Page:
Thursday, 25 November 2010

The Disappearance of Alice Creed: Movie Review

The Disappearance of Alice Creed: Movie Review

The Disappearance of Alice Creed

Rating: 6/10

Cast: Gemma Arterton, Martin Compston, Eddie Marsan

Director: J Blakeson
A kidnap drama, British flick The Disappearance of Alice Creed is a tautly told tale.
As the film opens, two nondescript men (Compston and Marsan) are stealing a van, visiting a DIY shop and soundproofing a dingy apartment.
Hardly a word is spoken between them; but moments later, the reason for their endeavour is apparent when the screaming of a woman's heard.
That woman is Alice Creed (Arterton); her father is rich and the two believe that kidnapping her will garner them the cash they need to live the life of Riley.
But once Creed is locked in the apartment and the ransom demand is made, cracks start to develop all round - and it's not clear that the kidnappers' plans will go how they want.
It's difficult to fully explain Alice Creed without revealing some of the surprises that pepper it throughout and help steer it away from simply being another run of the mill drama.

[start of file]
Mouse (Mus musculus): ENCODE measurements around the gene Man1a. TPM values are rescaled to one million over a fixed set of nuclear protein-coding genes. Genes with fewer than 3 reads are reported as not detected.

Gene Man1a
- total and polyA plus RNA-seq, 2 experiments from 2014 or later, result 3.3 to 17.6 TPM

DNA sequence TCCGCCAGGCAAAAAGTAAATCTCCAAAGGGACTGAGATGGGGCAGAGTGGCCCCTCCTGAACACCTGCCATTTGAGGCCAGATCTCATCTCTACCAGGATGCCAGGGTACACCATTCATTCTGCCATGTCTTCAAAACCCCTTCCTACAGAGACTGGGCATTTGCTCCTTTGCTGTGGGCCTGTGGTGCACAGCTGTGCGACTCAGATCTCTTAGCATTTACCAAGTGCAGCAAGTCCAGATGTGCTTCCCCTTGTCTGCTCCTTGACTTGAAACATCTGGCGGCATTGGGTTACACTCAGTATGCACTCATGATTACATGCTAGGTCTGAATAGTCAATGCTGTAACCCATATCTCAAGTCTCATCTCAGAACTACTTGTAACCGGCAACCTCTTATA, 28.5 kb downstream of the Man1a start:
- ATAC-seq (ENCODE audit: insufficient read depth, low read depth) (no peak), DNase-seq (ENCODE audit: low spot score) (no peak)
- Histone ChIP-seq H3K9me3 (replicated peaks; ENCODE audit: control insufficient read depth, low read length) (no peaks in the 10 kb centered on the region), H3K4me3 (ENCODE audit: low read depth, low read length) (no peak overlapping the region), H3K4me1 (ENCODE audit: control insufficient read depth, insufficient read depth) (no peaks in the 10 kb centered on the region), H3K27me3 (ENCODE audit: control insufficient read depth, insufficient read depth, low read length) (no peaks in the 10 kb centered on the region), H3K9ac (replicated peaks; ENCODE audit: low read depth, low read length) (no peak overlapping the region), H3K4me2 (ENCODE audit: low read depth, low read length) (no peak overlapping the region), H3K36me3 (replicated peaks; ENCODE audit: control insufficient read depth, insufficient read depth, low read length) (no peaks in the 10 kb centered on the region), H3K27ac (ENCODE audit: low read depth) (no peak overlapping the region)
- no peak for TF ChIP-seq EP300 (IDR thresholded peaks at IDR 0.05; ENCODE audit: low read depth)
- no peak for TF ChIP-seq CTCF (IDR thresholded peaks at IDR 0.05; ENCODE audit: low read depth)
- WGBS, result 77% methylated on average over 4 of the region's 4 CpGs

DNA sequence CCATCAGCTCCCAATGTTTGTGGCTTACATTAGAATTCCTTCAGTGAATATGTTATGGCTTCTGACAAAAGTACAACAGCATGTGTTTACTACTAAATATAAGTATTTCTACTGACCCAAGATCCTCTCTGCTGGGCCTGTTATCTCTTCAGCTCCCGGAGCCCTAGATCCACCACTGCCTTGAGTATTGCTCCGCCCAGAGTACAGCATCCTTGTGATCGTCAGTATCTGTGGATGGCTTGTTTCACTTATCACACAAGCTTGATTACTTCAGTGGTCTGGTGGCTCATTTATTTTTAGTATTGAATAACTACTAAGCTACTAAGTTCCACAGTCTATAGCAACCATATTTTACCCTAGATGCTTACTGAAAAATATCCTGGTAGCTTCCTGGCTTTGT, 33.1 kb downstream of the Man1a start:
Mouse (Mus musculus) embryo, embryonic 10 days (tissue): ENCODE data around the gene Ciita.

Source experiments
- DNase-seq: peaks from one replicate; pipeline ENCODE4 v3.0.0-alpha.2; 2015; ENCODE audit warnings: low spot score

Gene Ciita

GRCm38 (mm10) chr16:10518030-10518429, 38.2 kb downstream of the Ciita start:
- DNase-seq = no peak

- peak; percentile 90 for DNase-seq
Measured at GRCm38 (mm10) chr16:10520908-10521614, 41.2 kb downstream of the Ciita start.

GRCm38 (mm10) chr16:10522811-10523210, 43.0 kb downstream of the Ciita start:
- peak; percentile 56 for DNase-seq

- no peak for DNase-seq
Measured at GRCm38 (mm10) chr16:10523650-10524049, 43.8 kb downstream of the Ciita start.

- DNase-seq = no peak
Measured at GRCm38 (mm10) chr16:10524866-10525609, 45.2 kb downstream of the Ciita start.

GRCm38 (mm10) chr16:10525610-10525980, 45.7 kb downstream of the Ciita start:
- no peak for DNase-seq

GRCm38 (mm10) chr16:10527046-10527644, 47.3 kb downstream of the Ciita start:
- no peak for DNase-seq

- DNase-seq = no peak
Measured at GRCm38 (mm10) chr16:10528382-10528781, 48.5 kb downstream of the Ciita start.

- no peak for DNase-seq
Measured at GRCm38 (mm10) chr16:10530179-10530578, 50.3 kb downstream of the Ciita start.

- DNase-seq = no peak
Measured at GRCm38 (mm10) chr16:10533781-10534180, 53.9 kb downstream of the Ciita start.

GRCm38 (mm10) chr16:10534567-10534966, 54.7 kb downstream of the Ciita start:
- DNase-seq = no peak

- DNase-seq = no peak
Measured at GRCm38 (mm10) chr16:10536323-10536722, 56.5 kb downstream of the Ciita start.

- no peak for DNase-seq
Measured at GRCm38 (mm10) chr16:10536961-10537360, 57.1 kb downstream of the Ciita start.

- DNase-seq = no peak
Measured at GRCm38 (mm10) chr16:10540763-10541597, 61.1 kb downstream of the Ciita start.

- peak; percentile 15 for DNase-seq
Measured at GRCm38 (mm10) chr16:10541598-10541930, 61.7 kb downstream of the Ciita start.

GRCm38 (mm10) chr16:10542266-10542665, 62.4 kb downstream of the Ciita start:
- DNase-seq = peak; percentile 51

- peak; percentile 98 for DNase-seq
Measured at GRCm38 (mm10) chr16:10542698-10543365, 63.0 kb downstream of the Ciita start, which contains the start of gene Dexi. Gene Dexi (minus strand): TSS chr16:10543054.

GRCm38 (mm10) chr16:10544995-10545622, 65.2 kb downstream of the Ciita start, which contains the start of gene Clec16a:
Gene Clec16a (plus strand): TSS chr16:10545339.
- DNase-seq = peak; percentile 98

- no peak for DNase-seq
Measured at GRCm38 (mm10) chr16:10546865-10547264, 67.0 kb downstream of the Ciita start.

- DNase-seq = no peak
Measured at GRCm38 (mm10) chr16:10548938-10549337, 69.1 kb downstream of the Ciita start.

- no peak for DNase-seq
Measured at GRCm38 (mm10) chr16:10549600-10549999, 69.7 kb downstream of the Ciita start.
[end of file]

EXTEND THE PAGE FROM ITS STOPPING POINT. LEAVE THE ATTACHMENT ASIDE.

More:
With betrayals, surprises, tension and shocks, the whole thing though is a piece of twisty (and at times, twisted) film making. However, it is also a breath of fresh air as it simply involves a trio of actors and very little else. That leads to a feeling you're watching a play unfolding - but that does nothing to detract from the drama within.
It's a well-acted taut piece which keeps you guessing to the end; but it's Arterton and Marsan who really impress by bringing their A game to the piece and keep the whole thing moving along with pace and tension.
Sadly though, after about an hour, there's a dramatic lull and with most of the surprises and shock twists revealed, it makes the final thirty minutes seem a little leaden as it lurches toward its conclusion.

If you want to see stripped back film-making where the script is the star, delivered by power performances, then The Disappearance of Alice Creed is for you; it's just a shame that the story runs a little foul of itself towards the end.

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